Business structuring is an important decision for all businesses. Whatever you choose will impact tax payment, business control and legal liability, so choosing a business structure is something that should be taken seriously.
There’s no one answer as to which structure is best. The right choice for you will depend on the nature of your business and your goals. However, to make an informed decision, it pays to know about the options.
The most common types of business structure
A sole trader is someone flying solo and chasing their own dreams. They have full control over business decisions which allows for flexibility and quick changes in direction. You are responsible for everything – including your core work, the admin, marketing, taxes and more. Although you are a sole trader, you can hire other people to help with the work when you need it.
Partnerships are similar to sole traders, but with more owners – from two to 20 in Australia. Business decisions are shared which can increase the expertise available but can slow down progress at times. Other advantages are that there are more hands to do the work and a greater source of capital to get things started.
Setting up a company is more complicated and expensive than other forms of business, but it brings many benefits. A company is different to sole traders and partnerships in that it’s a legal entity, which means it can enter into contracts, buy assets and is legally liable for business decisions – which protects owners and their personal assets in times of strife.
The two most common types are a discretionary (or family) trust or a unit trust. How you set up the trust changes the power structure, but both protect personal assets of members.
Although less common, there are two other business structures available in Australia:
Co-operative: an organisation that is owned by its members. Depending on how this is set up, members can be rewarded with payment but this isn’t necessary.
Incorporated association: as with a company, these are legal entities that protect their members. These are set up for not-for-profit organisations and have legal considerations such as the need for general meetings, a committee and to take minutes of all meetings.
How do I choose a business structure?
Whether you’re establishing your first business or think it is time for a re-structure, there are several important factors influencing business structure which you should consider.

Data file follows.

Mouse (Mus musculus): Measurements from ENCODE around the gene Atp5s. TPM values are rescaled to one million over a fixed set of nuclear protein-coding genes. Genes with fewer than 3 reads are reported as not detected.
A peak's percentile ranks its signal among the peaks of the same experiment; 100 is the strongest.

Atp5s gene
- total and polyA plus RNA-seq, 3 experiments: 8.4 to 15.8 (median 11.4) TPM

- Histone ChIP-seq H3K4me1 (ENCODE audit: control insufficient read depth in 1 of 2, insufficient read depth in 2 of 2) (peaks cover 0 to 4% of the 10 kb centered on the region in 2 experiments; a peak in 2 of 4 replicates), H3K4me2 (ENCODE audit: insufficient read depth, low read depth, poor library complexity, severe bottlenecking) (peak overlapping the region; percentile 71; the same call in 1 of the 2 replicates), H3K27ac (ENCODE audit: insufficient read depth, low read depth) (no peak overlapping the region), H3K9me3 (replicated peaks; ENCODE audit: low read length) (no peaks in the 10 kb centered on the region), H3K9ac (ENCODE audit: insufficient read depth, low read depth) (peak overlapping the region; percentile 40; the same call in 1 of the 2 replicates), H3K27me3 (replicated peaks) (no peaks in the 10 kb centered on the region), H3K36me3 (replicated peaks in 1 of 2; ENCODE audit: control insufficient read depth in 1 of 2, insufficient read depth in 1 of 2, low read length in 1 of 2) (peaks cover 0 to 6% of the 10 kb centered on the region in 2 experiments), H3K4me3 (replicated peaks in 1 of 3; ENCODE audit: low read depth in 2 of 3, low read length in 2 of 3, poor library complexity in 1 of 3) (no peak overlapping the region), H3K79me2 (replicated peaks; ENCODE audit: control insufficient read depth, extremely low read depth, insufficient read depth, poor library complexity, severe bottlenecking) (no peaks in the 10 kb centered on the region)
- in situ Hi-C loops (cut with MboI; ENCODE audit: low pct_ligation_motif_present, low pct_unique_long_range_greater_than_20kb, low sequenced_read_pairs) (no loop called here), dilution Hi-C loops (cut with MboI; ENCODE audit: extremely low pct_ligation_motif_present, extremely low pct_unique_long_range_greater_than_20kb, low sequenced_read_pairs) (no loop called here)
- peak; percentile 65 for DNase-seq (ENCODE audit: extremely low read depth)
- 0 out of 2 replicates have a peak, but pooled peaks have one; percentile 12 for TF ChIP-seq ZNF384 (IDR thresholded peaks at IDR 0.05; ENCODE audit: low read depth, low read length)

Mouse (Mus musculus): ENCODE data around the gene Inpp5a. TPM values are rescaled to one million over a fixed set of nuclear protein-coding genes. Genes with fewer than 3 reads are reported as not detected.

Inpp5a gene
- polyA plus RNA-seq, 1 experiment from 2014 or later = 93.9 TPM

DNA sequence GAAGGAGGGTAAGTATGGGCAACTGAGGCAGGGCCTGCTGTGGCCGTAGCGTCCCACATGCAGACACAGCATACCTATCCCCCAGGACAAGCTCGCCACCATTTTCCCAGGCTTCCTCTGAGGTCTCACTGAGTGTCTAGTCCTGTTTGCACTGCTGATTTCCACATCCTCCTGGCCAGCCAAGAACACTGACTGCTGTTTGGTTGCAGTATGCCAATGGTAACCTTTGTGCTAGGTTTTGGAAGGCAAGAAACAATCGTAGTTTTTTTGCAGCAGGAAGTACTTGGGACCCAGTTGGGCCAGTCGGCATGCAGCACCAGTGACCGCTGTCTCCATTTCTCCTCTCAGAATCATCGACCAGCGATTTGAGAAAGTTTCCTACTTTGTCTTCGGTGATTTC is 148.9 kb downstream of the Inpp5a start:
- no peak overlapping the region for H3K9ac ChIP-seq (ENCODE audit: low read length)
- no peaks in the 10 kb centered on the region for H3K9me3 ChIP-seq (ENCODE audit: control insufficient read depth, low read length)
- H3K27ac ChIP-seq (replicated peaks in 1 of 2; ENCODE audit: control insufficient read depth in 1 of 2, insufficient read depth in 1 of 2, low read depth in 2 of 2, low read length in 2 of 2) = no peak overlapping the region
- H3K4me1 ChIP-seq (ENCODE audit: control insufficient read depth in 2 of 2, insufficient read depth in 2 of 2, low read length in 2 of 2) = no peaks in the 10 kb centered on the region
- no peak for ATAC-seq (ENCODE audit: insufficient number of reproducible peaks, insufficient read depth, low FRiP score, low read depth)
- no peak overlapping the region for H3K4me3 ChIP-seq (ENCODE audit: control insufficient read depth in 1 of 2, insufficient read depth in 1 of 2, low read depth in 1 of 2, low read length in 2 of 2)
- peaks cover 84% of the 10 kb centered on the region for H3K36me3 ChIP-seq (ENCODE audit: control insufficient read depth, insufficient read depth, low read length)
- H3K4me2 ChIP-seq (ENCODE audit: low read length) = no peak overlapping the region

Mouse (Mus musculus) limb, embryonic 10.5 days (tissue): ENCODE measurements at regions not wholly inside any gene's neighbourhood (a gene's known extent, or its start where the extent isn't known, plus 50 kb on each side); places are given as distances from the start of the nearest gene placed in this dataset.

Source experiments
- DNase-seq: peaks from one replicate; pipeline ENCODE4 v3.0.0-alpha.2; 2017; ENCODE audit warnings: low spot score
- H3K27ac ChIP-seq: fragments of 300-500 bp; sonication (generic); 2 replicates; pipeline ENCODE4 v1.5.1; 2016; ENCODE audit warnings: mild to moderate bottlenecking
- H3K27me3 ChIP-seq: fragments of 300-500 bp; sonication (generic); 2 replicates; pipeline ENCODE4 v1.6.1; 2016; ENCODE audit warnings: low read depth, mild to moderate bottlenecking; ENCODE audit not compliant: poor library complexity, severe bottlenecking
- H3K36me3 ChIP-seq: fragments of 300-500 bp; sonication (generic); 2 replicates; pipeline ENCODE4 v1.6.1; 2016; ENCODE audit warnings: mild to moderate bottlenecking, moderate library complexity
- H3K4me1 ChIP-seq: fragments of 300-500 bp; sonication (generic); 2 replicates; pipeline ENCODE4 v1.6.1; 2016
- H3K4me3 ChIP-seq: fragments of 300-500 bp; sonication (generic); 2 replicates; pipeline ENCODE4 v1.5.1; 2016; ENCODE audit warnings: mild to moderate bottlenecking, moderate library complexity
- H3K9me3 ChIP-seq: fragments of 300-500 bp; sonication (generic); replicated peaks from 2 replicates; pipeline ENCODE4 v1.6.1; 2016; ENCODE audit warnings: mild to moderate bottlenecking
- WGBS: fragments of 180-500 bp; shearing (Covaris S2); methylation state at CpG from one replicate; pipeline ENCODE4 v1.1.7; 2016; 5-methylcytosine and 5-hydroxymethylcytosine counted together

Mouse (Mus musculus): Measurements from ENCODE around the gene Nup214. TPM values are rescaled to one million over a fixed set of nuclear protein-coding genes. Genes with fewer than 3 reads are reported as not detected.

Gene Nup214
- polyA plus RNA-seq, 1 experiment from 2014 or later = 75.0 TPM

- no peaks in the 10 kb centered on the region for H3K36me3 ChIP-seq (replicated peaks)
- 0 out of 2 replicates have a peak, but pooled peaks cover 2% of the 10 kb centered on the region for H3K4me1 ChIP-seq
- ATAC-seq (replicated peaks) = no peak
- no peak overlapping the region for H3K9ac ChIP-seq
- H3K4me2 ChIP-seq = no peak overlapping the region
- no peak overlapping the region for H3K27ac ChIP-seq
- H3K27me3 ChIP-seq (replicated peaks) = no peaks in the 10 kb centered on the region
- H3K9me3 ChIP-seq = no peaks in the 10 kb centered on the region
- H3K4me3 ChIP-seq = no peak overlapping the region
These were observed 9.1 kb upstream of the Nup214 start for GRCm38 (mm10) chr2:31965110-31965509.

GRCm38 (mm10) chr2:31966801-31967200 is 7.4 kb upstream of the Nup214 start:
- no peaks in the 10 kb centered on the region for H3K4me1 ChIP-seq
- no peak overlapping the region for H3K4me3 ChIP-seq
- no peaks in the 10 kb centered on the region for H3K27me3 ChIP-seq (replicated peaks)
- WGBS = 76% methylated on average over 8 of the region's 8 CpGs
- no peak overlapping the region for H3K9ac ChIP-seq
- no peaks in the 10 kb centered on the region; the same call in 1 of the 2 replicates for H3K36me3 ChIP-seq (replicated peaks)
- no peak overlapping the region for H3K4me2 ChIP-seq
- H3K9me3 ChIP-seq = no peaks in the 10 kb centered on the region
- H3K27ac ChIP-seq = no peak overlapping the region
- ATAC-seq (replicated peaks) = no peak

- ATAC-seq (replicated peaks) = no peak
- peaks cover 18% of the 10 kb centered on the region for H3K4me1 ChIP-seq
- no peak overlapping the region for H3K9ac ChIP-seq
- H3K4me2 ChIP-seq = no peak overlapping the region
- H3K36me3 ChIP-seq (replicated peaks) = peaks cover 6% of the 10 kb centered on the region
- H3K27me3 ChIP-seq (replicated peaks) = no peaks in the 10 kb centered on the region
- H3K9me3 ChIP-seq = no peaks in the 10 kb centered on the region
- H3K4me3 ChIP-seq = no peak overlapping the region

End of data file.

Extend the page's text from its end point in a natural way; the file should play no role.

The structure you choose for your business can have an effect on how much control you have over operations and the direction you take. For example, as a sole trader, you will be in control of all aspects of the business while those in a partnership have to come to agreements with all other partners.
Different business structures have different asset protection for their owners. For instance, more complex business structures, like companies, allow for greater asset protection than sole traders. As a sole trader, should difficulties strike, you may find that your personal assets are under threat.
As a rule of thumb, it’s much easier (and cheaper) to start up as a sole trader than as a company. Typically, the more complex the business, the more costly the setup. However, this shouldn’t be your only consideration. Sole traders and partnerships can be set up for free (although there may be associated costs such as business name registration).
When you set up a business you should consider both your current and future needs. While you can always restructure your business, it takes time and costs money, so choosing the right structure the first time is preferable. Consider expansion opportunities and future goals when choosing your business structure.
The way you structure your business changes the way that you are taxed. Each structure has its pros and cons, for example, a company pays tax but a partnership does not - instead a partnership distributes its income to its partners to pay tax on individually in their personal returns.
Structuring your business isn’t just about set up; an important consideration is your business’s ongoing administration. While a sole trader has little to worry about in future years, owners of a company have regular paperwork and costs they need to account for.
Continuity of existence
While no one likes to think of the end, it’s important to consider it. If you want to make the call on when your business ends, it’s easy for you to do that as a sole trader. However, if you want your business to be an ongoing entity, such as a family business, a structure that allows for continuation without your control may be a better option.
To find out more about business structures, download our latest ebook Business Structuring: An experts guide to getting started.